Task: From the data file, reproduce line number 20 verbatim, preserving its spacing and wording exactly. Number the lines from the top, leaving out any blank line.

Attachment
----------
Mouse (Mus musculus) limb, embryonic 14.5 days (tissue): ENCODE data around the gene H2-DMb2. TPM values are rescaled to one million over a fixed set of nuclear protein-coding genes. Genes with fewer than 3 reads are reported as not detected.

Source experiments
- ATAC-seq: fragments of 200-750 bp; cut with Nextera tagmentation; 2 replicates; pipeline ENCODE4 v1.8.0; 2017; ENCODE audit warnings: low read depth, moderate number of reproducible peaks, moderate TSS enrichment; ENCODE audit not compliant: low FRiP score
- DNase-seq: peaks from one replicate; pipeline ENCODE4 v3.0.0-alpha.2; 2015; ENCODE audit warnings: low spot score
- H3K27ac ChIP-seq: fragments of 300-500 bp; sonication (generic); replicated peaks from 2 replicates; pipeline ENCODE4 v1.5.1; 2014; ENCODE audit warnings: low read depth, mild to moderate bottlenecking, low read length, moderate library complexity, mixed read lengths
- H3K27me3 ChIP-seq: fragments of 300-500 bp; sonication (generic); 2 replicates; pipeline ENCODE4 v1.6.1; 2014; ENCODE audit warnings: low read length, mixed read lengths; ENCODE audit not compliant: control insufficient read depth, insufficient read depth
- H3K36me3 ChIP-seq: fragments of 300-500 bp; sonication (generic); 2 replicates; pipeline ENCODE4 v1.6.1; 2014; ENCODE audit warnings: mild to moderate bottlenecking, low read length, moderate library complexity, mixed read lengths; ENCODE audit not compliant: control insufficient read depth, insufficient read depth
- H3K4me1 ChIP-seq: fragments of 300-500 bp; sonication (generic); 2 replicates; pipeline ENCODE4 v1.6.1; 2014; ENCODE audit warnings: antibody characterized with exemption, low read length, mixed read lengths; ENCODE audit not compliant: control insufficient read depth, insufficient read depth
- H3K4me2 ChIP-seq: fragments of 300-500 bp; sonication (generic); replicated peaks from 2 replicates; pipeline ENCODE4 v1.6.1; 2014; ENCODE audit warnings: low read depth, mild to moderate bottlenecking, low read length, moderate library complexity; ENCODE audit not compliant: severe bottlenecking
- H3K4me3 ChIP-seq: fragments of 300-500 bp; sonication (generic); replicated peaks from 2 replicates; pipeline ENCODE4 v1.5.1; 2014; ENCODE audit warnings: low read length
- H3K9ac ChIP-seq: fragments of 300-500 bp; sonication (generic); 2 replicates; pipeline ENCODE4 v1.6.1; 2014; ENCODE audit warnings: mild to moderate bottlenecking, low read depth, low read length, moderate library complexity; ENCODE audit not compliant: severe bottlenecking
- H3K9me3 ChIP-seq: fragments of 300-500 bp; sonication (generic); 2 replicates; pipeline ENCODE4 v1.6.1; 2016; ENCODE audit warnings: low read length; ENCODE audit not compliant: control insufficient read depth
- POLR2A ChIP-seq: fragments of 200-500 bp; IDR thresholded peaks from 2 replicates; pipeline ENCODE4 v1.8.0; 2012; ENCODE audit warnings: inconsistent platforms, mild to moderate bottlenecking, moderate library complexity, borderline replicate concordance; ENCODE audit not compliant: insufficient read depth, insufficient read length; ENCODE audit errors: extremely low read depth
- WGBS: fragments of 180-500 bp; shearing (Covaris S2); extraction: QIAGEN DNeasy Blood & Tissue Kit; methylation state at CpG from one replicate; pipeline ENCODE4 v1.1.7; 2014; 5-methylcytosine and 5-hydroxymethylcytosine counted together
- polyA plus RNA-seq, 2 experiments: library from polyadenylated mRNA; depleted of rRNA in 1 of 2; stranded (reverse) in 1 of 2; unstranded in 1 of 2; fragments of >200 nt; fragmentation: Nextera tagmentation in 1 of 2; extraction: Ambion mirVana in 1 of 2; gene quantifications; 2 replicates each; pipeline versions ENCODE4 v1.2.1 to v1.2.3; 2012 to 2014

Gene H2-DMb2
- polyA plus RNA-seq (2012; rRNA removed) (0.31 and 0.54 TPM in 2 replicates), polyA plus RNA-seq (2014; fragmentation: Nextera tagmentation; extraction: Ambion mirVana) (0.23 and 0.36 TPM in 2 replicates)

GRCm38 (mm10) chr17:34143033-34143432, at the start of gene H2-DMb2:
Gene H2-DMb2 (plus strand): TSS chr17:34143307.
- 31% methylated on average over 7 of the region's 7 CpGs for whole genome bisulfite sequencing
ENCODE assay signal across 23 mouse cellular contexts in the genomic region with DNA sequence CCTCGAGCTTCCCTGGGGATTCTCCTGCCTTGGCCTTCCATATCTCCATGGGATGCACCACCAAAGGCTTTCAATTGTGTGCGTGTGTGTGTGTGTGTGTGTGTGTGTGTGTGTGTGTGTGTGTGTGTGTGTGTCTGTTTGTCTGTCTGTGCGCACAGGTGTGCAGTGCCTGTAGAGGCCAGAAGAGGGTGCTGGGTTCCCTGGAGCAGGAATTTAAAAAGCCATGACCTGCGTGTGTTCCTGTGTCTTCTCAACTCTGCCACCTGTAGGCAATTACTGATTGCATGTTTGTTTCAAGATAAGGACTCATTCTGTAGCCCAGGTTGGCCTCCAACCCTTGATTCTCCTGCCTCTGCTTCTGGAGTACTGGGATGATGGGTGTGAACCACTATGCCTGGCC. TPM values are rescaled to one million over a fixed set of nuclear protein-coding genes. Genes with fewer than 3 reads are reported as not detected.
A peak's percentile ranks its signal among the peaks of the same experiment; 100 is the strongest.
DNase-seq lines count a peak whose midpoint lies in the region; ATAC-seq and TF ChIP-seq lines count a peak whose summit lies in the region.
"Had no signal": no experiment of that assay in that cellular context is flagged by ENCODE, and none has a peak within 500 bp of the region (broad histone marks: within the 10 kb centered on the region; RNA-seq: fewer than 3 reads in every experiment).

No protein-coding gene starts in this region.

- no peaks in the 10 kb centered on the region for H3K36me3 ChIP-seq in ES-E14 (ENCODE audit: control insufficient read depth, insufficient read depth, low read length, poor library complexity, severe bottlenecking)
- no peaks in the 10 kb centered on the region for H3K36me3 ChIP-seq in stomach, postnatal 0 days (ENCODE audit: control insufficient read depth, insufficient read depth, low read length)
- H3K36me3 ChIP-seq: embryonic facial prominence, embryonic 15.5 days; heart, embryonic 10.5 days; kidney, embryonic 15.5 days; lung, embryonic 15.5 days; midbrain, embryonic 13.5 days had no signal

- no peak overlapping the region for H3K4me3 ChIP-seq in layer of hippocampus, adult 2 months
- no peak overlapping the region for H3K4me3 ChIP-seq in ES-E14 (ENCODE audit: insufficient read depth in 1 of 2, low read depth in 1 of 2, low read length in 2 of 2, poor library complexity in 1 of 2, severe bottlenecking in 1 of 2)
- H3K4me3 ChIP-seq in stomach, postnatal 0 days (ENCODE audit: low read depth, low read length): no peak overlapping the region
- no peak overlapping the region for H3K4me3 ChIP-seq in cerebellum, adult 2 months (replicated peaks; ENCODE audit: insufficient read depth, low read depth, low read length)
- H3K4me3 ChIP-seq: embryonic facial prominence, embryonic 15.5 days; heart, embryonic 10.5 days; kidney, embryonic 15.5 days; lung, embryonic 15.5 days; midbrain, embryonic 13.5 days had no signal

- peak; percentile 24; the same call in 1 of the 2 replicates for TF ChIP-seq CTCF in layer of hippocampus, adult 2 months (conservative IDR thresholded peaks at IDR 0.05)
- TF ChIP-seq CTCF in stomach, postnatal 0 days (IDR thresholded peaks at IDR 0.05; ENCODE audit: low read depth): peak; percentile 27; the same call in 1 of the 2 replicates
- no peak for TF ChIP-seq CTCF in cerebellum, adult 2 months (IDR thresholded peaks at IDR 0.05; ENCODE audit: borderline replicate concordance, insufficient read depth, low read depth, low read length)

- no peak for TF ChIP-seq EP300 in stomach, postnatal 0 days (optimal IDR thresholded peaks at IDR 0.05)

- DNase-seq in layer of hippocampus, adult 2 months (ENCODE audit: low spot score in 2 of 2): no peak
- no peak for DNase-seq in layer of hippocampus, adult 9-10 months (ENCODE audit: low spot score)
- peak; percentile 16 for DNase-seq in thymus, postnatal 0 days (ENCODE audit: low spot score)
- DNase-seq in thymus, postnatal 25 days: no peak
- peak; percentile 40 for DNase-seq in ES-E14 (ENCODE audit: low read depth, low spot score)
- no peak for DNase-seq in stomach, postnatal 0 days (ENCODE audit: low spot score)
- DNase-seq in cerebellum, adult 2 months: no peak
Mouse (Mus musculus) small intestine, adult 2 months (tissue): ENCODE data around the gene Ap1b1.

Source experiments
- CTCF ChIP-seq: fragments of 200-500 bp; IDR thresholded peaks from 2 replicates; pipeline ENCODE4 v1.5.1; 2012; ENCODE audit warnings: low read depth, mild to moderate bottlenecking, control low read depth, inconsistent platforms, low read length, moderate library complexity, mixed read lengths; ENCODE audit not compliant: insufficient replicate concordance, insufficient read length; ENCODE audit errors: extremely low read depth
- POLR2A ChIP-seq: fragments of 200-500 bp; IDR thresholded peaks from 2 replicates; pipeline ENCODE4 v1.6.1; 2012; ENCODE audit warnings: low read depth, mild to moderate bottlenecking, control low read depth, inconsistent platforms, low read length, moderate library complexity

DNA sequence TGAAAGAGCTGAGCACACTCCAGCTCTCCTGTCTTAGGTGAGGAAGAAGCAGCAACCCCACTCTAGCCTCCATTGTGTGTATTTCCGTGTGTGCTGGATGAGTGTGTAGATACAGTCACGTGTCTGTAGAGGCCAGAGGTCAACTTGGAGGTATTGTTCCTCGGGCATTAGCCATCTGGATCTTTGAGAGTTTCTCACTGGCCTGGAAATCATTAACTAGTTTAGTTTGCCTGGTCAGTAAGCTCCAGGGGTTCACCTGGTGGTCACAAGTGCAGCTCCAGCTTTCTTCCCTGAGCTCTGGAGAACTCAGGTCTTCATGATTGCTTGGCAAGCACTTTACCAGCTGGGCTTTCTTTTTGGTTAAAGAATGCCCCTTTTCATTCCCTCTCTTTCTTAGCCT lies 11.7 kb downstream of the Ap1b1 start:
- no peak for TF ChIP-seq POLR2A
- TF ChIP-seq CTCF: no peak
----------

- 31% methylated on average over 7 of the region's 7 CpGs for whole genome bisulfite sequencing